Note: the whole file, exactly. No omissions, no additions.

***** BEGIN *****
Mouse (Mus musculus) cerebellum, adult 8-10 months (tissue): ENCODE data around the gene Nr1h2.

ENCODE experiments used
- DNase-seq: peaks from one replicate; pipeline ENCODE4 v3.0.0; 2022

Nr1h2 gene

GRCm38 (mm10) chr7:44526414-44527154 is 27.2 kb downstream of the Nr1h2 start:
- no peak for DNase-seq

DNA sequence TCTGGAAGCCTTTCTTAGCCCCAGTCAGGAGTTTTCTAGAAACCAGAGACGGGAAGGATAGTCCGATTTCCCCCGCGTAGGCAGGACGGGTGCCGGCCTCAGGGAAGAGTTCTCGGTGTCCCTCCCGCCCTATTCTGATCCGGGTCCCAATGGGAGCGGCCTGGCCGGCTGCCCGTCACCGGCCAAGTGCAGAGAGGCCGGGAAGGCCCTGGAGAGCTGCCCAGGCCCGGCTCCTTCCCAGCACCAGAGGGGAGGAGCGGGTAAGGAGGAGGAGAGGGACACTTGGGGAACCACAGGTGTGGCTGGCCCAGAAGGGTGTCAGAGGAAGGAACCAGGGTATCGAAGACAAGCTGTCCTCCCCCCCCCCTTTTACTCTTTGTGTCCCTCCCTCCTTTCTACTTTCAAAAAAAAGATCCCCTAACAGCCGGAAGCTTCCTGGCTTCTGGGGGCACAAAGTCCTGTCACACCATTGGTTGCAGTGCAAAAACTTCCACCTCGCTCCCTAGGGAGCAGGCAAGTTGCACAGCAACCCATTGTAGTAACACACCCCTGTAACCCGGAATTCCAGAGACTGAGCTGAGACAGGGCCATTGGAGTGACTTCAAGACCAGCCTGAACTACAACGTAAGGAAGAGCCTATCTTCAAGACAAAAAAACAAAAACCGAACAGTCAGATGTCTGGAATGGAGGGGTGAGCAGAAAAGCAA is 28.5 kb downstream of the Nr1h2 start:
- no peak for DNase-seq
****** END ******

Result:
Mouse (Mus musculus) cerebellum, adult 8-10 months (tissue): ENCODE data around the gene Nr1h2.

ENCODE experiments used
- DNase-seq: peaks from one replicate; pipeline ENCODE4 v3.0.0; 2022

Nr1h2 gene

GRCm38 (mm10) chr7:44526414-44527154 is 27.2 kb downstream of the Nr1h2 start:
- no peak for DNase-seq

DNA sequence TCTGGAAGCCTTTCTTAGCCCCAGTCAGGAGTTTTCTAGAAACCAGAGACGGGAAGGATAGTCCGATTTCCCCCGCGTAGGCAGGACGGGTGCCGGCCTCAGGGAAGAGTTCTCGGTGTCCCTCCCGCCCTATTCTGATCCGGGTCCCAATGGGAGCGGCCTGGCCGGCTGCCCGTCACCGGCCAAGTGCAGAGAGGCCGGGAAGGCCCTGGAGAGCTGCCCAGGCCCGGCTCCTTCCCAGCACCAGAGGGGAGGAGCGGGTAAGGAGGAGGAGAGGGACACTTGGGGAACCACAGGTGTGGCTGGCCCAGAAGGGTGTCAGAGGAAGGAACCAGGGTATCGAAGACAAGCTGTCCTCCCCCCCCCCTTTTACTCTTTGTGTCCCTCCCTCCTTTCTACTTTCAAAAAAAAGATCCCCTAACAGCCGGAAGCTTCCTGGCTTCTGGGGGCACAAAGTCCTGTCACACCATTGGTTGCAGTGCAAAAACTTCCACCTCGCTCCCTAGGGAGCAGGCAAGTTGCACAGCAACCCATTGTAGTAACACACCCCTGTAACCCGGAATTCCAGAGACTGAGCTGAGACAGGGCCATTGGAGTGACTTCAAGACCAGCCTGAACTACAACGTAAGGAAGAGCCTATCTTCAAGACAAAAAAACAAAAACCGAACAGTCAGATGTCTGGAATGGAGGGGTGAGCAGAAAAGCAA is 28.5 kb downstream of the Nr1h2 start:
- no peak for DNase-seq